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US Paralympic star Jessica Long story

US Paralympic star Jessica Long story

Beautiful and strong – US Paralympic star Jessica Long story

US Paralympic star Jessica Long story
US Paralympic star Jessica Long is one of the world’s greatest swimmers – and in the 2012 London Games she took five gold and two silver medals. But her first home was an orphanage in Bratsk, Siberia after her teenage Russian parents gave her up at the maternity hospital because of her severe disabilities. They named her Tatiana, but then had nothing more to do with her. She became an orphan, and one year later was adopted by American couple Beth and Steve Long, who gave her the home and love she needed to grow up a happy child and later develop her skills and shine on the world stage.

baby Jessica with a bottle

Baby Jessica with a bottle. US Paralympic star Jessica Long story

Her real mother and father have spoken for the first time, and talked about the traumatic moment they ‘rejected her’, and the reasons they did so. They also expressed their enormous pride in her achievements, which include a dozen Paralympic gold medals in Athens, Beijing and London.

As Jessica has said in telling what she knew of her background: ‘I grew up in Baltimore, Maryland, but I am originally from Siberia. ‘I was born with fibular hemimelia, so I didn’t have fibulas, ankles, heels, and most of the other bones in my feet. I was adopted from Russian orphanage when I was 13 months old along with a little boy from the same orphanage. When I was 18 months old, the rest of my lower parts of my legs were amputated so that I could be fitted for prosthetic legs and learn how to walk.

‘I am one of six children and my parents made sure we all remained active. I have been involved in many sports including gymnastics, basketball, cheer-leading, ice skating, biking, running, and rock climbing. ‘However, I always loved swimming the most. I learned how to swim in my grandparents’ pool where my sisters and I would spend hours pretending we were mermaids.’

After Jessica herself told a Russian journalist how she would love to find her real parents, they have now been traced – as has a full blood sister of Jessica’s, slightly younger than her and named Anastasia, who has spoken emotionally at her joy at finding her missing sibling.

Deeply emotional, Natalia, now 38, Jessica’s real mother, stumbled as she tried to find the words to explain on Russian television how she felt two decades ago, at the age of 18, after giving birth to a seriously disabled daughter. ‘I feel so sorry,’ she said. ‘At that time – there was some fear, I got scared. I had to leave her behind. But I did think that I would take her back,’ she said.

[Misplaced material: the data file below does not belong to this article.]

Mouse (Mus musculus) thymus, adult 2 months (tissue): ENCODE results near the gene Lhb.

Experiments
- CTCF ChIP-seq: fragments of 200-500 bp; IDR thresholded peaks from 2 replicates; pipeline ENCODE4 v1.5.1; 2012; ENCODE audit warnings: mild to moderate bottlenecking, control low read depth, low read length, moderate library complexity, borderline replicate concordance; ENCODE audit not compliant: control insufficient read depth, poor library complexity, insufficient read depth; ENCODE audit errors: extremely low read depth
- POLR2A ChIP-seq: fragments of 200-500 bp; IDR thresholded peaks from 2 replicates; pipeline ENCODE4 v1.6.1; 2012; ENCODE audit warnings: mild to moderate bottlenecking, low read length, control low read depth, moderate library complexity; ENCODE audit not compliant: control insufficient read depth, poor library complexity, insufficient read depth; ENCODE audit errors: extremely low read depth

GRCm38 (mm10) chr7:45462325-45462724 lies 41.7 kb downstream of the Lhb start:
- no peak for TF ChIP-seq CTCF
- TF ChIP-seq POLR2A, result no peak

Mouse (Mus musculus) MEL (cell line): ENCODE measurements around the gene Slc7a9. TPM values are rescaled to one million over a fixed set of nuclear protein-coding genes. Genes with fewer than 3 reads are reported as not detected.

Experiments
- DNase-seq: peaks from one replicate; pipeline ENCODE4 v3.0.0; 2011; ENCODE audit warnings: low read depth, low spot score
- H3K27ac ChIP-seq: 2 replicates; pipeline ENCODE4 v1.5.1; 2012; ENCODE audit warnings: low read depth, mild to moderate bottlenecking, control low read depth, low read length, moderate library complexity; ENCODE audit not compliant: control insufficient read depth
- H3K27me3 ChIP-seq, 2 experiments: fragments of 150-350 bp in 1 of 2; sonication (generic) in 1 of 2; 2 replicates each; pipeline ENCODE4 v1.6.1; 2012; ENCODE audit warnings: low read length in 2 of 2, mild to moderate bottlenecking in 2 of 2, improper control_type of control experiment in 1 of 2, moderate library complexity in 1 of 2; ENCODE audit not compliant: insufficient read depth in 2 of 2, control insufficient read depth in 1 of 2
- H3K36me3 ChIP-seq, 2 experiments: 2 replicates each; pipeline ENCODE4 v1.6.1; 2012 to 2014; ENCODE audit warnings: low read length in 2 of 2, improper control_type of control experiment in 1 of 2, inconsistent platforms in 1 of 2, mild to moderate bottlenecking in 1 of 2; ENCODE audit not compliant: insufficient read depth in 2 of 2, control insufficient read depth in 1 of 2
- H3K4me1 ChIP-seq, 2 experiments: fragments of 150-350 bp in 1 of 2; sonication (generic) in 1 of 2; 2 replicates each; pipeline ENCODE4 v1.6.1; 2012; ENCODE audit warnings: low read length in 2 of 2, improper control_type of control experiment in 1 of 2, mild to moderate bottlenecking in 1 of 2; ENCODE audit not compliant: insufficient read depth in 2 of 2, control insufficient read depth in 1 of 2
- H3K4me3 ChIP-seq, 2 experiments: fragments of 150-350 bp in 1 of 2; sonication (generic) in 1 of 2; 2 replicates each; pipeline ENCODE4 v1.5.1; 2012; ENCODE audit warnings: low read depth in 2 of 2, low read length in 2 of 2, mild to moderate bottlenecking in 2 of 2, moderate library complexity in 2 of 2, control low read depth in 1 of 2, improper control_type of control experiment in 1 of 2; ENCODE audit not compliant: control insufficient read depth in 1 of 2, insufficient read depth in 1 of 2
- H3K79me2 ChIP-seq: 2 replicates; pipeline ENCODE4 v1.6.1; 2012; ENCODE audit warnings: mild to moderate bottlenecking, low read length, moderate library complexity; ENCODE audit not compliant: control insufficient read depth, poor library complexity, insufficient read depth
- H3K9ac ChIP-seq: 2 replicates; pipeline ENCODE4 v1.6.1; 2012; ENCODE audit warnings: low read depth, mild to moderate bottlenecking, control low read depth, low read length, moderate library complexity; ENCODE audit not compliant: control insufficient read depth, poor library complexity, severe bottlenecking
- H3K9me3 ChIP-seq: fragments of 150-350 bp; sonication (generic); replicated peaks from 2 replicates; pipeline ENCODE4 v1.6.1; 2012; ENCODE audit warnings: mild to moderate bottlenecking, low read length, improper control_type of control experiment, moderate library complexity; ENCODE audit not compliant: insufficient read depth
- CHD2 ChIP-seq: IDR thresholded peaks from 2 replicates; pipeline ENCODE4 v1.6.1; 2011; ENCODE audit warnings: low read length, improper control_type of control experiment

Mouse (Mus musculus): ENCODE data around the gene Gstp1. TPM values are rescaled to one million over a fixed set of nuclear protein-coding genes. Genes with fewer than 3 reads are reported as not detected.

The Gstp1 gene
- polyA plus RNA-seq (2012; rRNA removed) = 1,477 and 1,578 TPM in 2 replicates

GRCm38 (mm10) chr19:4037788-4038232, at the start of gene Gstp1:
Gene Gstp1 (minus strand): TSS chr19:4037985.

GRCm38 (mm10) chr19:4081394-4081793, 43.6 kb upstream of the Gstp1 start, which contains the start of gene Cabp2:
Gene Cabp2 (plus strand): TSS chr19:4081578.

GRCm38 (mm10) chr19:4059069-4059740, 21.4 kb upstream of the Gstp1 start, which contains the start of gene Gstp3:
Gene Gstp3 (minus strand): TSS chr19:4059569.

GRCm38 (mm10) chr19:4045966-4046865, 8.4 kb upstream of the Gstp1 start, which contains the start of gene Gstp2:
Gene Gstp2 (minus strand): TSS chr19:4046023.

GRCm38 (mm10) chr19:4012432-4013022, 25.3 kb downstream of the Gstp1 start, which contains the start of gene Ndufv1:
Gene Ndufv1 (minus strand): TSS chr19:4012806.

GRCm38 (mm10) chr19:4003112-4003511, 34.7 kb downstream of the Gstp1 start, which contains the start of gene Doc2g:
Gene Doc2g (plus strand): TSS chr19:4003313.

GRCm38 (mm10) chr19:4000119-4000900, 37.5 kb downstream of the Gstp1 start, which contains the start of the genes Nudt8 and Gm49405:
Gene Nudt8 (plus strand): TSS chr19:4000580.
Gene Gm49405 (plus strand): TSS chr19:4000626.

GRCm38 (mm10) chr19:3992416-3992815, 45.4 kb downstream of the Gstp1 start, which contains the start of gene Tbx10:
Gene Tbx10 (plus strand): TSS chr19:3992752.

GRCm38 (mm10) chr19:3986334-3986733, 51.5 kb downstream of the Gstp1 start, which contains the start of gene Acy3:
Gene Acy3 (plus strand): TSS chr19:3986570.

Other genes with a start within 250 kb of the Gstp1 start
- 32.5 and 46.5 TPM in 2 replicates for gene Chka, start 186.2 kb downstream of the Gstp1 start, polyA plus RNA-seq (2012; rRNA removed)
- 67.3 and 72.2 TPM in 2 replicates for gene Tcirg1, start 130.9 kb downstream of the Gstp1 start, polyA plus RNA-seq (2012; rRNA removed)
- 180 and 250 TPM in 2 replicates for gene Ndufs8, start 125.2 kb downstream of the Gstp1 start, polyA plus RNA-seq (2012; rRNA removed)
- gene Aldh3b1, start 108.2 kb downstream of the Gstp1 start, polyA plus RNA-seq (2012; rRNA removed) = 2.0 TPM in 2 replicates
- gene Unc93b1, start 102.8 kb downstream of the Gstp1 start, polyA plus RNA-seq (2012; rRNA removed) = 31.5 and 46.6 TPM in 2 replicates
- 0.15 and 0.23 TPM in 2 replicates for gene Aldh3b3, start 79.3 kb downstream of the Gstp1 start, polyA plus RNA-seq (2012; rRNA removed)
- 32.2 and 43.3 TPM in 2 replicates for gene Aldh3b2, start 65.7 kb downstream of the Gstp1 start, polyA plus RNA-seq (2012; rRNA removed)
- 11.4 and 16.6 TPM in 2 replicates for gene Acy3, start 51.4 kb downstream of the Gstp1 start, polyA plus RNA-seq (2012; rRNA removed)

Oleg Valtyshev, then 17, says he was told to make a decision for both of them about the fate of the baby, soon after being allowed into the maternity hospital to see her condition (this at a time when fathers were normally not permitted inside the doors of such hospitals). He faced doctors telling him that he and his girlfriend had no hope of caring for her properly in the village where they lived.

‘What could I have said? I couldn’t say anything because I was not ready for this. I was very shocked with the whole thing,’ he says now. ‘I don’t want to say anything bad about the doctors. They said: ‘The girl has deformities and you are young, it’s going to be hard’. ‘

Unusually, in such situations, the then unmarried couple who gave her up not only remained together after the trauma of giving up their first child, but went on to wed and create a strong family. They have three more children, one of whom – Dasha, 13 – is also disabled and who they care for themselves at their home in a village in Irkutsk region some 3,850 km ( 2,350 miles) east of Moscow.

‘Of course I was against leaving her in the hospital but because of the circumstances we had to do so. ‘In my heart I did want to take her home, and thought I would take her back later. ‘I was alone in Siberia, without my mother and father. Where would I go with her, if I had taken her? Doctors told me to leave her behind – said that I could not help her…..I called her Tatiana, after my elder sister.’

She is today an inspiration to millions not only in America but also in her native Russia and around the world. It is perhaps true, too, that Russia’s successes in the Paralympics, this time coming in second place behind China is testimony to more positive attitudes to disabled people and their potential.

The last word for now should go to Jessica: ‘Who would have ever imagined that a girl with a ‘disability’ from an orphanage in Siberia would be where I am today? I’m living proof that you can accomplish your dreams, no matter how great or small.

US Paralympic star Jessica Long story

siberiantimes.com